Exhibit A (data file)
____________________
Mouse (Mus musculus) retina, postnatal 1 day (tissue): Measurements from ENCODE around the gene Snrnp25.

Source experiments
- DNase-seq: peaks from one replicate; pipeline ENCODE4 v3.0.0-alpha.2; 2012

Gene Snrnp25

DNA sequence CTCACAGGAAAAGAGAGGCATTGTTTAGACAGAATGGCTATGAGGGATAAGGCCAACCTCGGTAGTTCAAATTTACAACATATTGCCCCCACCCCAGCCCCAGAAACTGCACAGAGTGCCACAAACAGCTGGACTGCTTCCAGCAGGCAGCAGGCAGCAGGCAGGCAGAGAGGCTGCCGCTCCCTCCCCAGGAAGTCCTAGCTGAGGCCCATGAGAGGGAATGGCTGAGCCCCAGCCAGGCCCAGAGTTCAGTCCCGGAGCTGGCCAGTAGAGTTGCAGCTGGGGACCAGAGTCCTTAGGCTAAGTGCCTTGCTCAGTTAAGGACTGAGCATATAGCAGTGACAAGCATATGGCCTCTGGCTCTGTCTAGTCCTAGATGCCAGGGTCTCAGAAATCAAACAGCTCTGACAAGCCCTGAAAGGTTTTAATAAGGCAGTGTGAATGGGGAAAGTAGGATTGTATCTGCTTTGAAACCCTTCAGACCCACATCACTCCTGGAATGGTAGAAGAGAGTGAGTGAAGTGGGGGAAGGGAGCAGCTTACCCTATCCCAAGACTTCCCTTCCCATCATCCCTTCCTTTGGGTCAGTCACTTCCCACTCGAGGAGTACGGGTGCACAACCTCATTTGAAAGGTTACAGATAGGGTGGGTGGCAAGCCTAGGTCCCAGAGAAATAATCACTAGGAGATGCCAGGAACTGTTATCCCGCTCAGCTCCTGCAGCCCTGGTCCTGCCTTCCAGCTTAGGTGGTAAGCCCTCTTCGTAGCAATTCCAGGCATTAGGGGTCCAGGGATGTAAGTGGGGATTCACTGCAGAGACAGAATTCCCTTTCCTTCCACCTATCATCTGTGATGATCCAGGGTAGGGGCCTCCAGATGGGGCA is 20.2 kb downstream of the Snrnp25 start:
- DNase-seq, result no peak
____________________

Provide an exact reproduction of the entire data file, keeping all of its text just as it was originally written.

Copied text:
Mouse (Mus musculus) retina, postnatal 1 day (tissue): Measurements from ENCODE around the gene Snrnp25.

Source experiments
- DNase-seq: peaks from one replicate; pipeline ENCODE4 v3.0.0-alpha.2; 2012

Gene Snrnp25

DNA sequence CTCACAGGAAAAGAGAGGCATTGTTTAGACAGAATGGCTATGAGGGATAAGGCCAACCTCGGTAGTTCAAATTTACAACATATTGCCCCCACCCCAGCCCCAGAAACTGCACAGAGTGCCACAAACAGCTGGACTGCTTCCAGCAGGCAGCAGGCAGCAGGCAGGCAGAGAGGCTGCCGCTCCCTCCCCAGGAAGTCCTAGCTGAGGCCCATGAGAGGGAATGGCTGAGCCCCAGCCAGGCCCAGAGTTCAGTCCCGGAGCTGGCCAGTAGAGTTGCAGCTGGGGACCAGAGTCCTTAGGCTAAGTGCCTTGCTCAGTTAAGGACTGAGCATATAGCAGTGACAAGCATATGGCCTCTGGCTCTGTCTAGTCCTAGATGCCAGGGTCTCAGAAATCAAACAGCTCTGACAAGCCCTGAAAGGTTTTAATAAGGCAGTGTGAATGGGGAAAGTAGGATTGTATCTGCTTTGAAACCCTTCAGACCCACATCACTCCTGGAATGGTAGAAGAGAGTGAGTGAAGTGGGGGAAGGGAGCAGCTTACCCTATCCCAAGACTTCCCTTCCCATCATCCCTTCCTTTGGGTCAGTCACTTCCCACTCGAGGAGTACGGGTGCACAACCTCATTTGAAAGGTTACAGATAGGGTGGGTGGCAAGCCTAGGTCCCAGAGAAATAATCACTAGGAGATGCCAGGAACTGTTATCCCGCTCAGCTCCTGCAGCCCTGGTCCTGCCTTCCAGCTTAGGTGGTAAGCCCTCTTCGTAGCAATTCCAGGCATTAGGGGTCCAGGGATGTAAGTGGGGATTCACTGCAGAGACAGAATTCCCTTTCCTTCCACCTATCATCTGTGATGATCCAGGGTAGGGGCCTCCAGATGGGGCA is 20.2 kb downstream of the Snrnp25 start:
- DNase-seq, result no peak